By Chuck Mikolajczak
NEW YORK (Reuters) - U.S. stocks were little changed on Monday, on the heels of the S&P 500's best two-day performance in four months and ahead of new Federal Reserve Chair Janet Yellen's first testimony before lawmakers on Tuesday.
The benchmark S&P 500 rallied Friday for the index's first weekly gain in the past four, as investors looked past a disappointing payrolls report.
Despite the soft payrolls data, affected partly by frigid weather, the Federal Reserve is largely expected to continue its efforts to scale back its stimulus.
Yellen's first test as chair of the Federal Reserve comes Tuesday when she faces U.S. lawmakers, some hostile to the central bank, who will want to know how committed she is to winding down the Fed's support for the economy.
"Maybe she will indicate a little bit more about the taper, maybe there could be a few hints in there, and I would think if you were a new Chair you would want to at least set a little bit of a tone and maybe make your mark somewhere," said Joe Saluzzi, co-manager of trading at Themis Trading in Chatham, New Jersey.
"So people will be parsing the words, but I'm expecting nothing out of the ordinary, status quo, steady as she goes."
The Dow Jones industrial average fell 19.92 points or 0.13 percent, to 15,774.16, the S&P 500 lost 0.71 points or 0.04 percent, to 1,796.31 and the Nasdaq Composite added 7.165 points or 0.17 percent, to 4,133.026.
McDonald's Corp reported better-than-expected global sales at established restaurants for January as gains in Europe helped the company offset a sharp decline in the United States. But shares of the world's biggest restaurant chain lost 1 percent to $94.96 as one of the biggest drags on the Dow.
Earnings season has moved into its latter stages, with 54 S&P 500 companies expected to report results this week. Of 344 companies in the benchmark S&P index that have reported earnings through Monday, 68 percent beat Wall Street expectations, Thomson Reuters data showed, against 67 percent over the past four quarters, and ahead of the 63 percent rate since 1994.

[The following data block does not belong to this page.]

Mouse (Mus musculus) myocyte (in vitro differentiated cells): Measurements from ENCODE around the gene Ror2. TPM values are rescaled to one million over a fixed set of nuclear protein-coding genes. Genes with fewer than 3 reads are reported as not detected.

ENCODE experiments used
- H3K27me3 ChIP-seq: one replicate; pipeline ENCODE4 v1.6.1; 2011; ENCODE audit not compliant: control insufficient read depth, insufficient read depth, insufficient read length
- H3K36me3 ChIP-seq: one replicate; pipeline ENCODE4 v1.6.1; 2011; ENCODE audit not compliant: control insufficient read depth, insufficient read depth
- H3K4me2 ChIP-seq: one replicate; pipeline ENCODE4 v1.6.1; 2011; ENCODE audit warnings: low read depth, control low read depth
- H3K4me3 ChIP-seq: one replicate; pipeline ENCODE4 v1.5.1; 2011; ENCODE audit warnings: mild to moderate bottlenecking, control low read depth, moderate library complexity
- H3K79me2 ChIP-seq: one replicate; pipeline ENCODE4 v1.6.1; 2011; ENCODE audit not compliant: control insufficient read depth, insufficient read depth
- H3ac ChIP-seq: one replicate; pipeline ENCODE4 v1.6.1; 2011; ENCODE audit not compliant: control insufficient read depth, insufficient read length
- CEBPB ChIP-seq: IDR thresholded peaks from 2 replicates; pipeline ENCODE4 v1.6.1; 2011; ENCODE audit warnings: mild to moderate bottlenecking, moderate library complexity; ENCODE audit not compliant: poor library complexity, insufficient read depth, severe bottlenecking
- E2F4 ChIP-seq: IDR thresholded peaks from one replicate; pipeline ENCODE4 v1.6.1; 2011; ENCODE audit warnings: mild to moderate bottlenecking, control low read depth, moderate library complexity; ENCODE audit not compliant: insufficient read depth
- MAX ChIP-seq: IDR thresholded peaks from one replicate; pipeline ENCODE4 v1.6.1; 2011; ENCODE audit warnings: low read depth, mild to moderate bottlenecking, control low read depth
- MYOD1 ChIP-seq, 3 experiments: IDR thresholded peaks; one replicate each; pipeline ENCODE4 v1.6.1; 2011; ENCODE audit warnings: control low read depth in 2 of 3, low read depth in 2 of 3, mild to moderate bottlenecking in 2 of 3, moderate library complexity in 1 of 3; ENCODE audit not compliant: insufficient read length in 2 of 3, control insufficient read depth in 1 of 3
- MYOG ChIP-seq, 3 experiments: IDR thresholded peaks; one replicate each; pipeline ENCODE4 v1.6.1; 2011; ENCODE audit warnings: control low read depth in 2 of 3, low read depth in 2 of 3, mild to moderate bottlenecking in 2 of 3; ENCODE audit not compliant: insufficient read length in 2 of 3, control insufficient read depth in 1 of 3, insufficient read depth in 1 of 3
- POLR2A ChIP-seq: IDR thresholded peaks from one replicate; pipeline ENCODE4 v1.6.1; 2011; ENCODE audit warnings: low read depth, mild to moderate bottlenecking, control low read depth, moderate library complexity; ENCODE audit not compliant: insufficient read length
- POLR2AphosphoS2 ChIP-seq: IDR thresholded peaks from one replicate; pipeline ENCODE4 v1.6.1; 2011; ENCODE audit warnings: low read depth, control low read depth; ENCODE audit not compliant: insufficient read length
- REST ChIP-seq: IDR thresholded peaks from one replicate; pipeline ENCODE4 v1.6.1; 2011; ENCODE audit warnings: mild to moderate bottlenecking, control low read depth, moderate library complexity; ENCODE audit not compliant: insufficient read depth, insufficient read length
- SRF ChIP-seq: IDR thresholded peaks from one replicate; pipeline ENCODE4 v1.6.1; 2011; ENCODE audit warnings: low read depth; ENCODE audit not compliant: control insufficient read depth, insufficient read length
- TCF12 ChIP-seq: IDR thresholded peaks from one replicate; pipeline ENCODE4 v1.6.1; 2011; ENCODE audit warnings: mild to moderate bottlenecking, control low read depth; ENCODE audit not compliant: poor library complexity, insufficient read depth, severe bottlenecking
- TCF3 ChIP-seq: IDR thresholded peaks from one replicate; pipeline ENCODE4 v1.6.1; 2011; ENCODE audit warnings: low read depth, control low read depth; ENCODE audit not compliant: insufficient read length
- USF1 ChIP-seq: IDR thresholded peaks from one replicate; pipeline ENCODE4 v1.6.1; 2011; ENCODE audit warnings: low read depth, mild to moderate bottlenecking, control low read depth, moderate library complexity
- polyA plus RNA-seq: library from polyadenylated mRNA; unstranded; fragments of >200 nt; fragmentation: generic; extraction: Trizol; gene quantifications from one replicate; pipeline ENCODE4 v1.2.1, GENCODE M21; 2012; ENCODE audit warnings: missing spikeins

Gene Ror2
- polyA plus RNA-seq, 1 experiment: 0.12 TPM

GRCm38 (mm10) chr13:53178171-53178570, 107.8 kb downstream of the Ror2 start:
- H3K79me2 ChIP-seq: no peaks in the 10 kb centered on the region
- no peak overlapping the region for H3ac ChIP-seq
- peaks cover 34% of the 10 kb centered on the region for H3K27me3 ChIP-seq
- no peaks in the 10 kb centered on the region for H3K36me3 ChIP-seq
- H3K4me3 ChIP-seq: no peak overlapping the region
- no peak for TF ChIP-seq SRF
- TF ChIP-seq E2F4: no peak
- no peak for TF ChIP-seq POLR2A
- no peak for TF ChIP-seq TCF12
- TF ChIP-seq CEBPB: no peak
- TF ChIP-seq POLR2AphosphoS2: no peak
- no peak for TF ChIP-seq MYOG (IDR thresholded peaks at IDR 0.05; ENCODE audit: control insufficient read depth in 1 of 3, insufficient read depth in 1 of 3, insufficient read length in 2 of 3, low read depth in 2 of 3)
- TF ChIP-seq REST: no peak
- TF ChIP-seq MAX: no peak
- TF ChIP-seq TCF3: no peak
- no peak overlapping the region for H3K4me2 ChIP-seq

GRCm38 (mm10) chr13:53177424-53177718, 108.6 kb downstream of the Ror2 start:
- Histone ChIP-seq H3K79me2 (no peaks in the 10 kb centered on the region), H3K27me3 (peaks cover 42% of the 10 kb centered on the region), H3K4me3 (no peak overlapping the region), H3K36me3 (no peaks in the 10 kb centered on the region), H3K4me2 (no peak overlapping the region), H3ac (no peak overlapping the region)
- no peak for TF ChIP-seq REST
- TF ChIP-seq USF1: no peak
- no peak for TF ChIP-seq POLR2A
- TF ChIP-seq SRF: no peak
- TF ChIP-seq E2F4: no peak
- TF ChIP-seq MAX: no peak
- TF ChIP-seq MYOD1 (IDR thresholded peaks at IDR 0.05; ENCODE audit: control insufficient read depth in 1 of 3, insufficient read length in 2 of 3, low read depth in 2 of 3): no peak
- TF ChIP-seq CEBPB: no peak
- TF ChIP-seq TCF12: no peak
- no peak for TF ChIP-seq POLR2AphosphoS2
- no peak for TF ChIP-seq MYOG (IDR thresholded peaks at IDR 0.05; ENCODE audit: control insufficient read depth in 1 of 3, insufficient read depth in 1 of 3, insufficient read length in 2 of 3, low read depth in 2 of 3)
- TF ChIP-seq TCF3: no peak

Hasbro Inc rose 5.9 percent to $53.03, reversing earlier declines, after the toymaker reported its quarterly results.
CNA Financial Corp said it would sell its life and group insurance business, while parent Loews Corp reported a bigger quarterly loss, hurt by impairment charges. CNA shares gained 5.5 percent to $41.85 while Loews Corp lost 4.6 percent to $43.08 as the worst performer on the S&P 500.
Yelp Inc advanced 4.4 percent to $93.37 after the Wall Street Journal reported on Saturday that Internet portal Yahoo was partnering with the consumer-reviews website to beef up local results in its search engine.
Apple Inc rose 1.4 percent to $526.70 after Carl Icahn said in a letter to shareholders he sees no reason to persist with his proposal that the iPhone maker buy back $50 billion of its shares.
AutoNavi Holdings Ltd surged 24.5 percent to $20.60 after Alibaba Group disclosed in a filing with the Securities and Exchange Commission that it had offered to buy all the shares of the Chinese digital mapping and navigation firm it does not already own.
(Editing by Bernadette Baum and Nick Zieminski)
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- Federal Reserve
- Janet Yellen